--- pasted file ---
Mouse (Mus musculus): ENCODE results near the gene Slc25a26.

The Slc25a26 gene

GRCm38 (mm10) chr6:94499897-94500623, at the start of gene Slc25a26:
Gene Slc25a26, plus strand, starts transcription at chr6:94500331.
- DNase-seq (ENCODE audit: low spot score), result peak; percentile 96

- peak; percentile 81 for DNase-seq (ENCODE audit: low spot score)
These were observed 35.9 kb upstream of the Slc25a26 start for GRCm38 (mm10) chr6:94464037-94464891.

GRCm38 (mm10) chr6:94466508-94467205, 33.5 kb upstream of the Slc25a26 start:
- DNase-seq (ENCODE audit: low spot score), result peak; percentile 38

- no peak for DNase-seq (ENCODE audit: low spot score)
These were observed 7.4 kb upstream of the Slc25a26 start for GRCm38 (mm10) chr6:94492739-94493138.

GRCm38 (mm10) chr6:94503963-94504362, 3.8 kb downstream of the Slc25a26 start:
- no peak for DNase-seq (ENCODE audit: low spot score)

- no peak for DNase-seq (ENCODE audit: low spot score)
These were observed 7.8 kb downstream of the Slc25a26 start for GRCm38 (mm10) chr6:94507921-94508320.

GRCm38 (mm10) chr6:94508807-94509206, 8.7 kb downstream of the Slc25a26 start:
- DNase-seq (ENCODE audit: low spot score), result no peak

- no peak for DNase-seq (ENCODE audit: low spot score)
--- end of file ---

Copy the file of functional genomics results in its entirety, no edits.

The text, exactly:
Mouse (Mus musculus): ENCODE results near the gene Slc25a26.

The Slc25a26 gene

GRCm38 (mm10) chr6:94499897-94500623, at the start of gene Slc25a26:
Gene Slc25a26, plus strand, starts transcription at chr6:94500331.
- DNase-seq (ENCODE audit: low spot score), result peak; percentile 96

- peak; percentile 81 for DNase-seq (ENCODE audit: low spot score)
These were observed 35.9 kb upstream of the Slc25a26 start for GRCm38 (mm10) chr6:94464037-94464891.

GRCm38 (mm10) chr6:94466508-94467205, 33.5 kb upstream of the Slc25a26 start:
- DNase-seq (ENCODE audit: low spot score), result peak; percentile 38

- no peak for DNase-seq (ENCODE audit: low spot score)
These were observed 7.4 kb upstream of the Slc25a26 start for GRCm38 (mm10) chr6:94492739-94493138.

GRCm38 (mm10) chr6:94503963-94504362, 3.8 kb downstream of the Slc25a26 start:
- no peak for DNase-seq (ENCODE audit: low spot score)

- no peak for DNase-seq (ENCODE audit: low spot score)
These were observed 7.8 kb downstream of the Slc25a26 start for GRCm38 (mm10) chr6:94507921-94508320.

GRCm38 (mm10) chr6:94508807-94509206, 8.7 kb downstream of the Slc25a26 start:
- DNase-seq (ENCODE audit: low spot score), result no peak

- no peak for DNase-seq (ENCODE audit: low spot score)